1. Article II, § 3 of the Revised Constitution of American Samoa states in relevant part, "[a] representative shall. . . have been a bona fide resident of the representative district from which he is elected for at least one year next preceding his election . . . ." (emphasis added).

2. Cf. Cal. Ann. Elec. Code § 20501, which also requires that a tie vote in California's elections be similarly broken, with the provision that the "Secretary of State shall...determine the tie by lot." (emphasis added). Hawaii, on the other hand, takes the position that the lot is an optional method of settling a tie with language which provides that a tie may be decided by lot." Hawaii Statutes Revised, § 11-157 (emphasis added). We note that American Samoa's statute uses the precise language of the Hawaii statute, except that the Fono has substituted the word "shall" in lieu of Hawaii's choice of the word "may." This indicates that the substitution is deliberate and that the statute intends to make the lot binding.

In re Matai Title “Tuaolo”,


PUNEFUOLEMOTU M. TUAOLO, Claimant

v.

SAELUA FA`ATE`A, MANUTAFEA E. MEREDITH, and
MANAIA E.T. VAIVAO FRUEAN, Counterclaimants

________

In the matter of the Matai Title "TUAOLO"

High Court of American Samoa
Land and Titles Division

MT No. 3-94

January 30, 1995

___________

[1] The traditional rule determines hereditary rights based on a candidate's direct relationship to his closest ancestor holding the title.

[2] Clans customarily consist of the lineal descendants of the original titleholder's children and take each such child's name.

[3] Under the fourth category of A.S.C.A. § 1.0409(c) the court evaluates each candidate's prospective value to his family, village, and American Samoa as the titleholder.

[4] A.S.C.A. § 1.0409(b) gives priority to the four considerations in the order listed. More weight is given to each criterion than to those following it, taking into account the relative margins by which the candidates may win on each of the four categories.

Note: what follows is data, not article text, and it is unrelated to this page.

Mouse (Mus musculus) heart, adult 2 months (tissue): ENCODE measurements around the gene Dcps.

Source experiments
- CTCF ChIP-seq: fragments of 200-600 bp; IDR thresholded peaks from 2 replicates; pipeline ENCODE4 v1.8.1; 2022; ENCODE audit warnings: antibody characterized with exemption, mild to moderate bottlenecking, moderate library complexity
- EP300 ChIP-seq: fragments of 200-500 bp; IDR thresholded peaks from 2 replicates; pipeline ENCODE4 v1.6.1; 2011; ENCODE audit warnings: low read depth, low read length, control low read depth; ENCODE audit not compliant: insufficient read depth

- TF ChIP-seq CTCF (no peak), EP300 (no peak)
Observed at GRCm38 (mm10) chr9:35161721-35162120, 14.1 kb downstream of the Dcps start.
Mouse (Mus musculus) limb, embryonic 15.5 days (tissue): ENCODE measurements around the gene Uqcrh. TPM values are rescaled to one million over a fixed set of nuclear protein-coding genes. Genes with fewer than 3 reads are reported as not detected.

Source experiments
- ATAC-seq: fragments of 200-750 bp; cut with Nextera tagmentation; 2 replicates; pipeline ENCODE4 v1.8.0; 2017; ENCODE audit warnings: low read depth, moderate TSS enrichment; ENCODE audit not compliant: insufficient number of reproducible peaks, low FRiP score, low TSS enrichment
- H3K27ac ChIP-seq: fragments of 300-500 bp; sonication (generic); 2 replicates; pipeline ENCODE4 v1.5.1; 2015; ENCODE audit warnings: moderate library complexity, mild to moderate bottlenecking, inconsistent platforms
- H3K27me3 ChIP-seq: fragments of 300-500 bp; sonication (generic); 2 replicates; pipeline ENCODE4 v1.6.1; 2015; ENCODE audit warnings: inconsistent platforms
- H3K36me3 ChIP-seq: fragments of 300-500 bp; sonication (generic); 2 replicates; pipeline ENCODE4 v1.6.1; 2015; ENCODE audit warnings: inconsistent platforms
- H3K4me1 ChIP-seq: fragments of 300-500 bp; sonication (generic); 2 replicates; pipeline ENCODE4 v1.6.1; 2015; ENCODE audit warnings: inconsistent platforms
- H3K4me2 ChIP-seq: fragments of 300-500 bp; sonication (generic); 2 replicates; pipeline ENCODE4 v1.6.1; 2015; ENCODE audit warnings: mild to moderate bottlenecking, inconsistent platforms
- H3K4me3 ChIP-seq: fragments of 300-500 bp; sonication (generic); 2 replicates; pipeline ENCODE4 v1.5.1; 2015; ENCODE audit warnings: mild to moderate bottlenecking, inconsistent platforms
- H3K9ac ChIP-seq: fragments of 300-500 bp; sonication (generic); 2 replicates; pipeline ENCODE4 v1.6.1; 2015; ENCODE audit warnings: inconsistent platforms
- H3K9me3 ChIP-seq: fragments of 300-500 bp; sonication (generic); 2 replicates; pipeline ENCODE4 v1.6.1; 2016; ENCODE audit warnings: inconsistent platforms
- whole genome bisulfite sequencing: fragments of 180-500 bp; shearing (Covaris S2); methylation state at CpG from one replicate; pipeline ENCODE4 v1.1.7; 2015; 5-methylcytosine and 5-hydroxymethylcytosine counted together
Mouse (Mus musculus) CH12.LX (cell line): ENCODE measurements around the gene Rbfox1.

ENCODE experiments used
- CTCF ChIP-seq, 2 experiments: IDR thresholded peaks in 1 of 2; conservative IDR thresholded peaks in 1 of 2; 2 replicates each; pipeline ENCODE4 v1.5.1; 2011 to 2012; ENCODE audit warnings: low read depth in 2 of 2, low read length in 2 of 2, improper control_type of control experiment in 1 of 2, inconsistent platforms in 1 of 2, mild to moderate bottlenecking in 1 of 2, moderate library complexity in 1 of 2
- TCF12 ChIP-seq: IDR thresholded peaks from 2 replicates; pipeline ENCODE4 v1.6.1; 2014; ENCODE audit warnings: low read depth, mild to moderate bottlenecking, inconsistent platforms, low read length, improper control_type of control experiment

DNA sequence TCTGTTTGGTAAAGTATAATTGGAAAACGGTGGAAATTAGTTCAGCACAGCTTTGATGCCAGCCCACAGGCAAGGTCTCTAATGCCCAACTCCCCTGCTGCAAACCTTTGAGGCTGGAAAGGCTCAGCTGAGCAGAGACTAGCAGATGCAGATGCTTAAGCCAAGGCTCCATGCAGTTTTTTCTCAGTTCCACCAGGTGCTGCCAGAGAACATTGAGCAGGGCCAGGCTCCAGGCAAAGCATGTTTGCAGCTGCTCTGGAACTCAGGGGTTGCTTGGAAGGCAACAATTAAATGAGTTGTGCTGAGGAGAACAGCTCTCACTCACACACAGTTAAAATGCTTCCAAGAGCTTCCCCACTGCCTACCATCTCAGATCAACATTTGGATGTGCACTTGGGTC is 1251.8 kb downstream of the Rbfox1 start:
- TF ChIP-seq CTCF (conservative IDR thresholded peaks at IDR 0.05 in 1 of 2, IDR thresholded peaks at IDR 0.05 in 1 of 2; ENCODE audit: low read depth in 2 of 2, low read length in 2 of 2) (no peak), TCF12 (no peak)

Before RICHMOND, Associate Justice, TAUANU`U, Chief Associate Judge, AFUOLA, Associate Judge, LOGOAI, Associate Judge, and ATIULAGI, Associate Judge.

Counsel: For Claimant, Lutu T.S. Fuimaono and Tautai A.F. Fa`alevao
For Counterclaimant Saelua Fa`ate`a, Romero Solomona Toailoa
For Counterclaimant Manaia E.T. Vaivao Fruean, Afoa L. Su`esu`e Lutu [27ASR2d98]

Opinion and Order:

On December 12, 1992, claimant Punefuolemotu M. Tuaolo ("Punefu") filed his claim to the matai title Tuaolo of Pago Pago with the Territorial Registrar, pursuant to A.S.C.A. § 1.0405. Within the required 60-day notice period, under A.S.C.A. §§ 1.0406 and 1.0407, Saelua Fa`ate`a ("Tutuvanu"), Manutafea E. Meredith ("Manutafea"), and Manaia E.T. Vaivao Fruean ("Vaivao") counterclaimed for the title.

On March 17, 1993, the Territorial Registrar referred the claims to the Secretary of Samoan Affairs for dispute resolution proceedings under A.S.C.A. § 43.0302. On January 27, 1994, after the claimants failed to reach a resolution following four scheduled hearings, the Deputy Secretary of Samoan Affairs issued a certificate of irreconcilable dispute. On March 3, 1994, the Territorial Registrar forwarded the dispute to this court for judicial determination.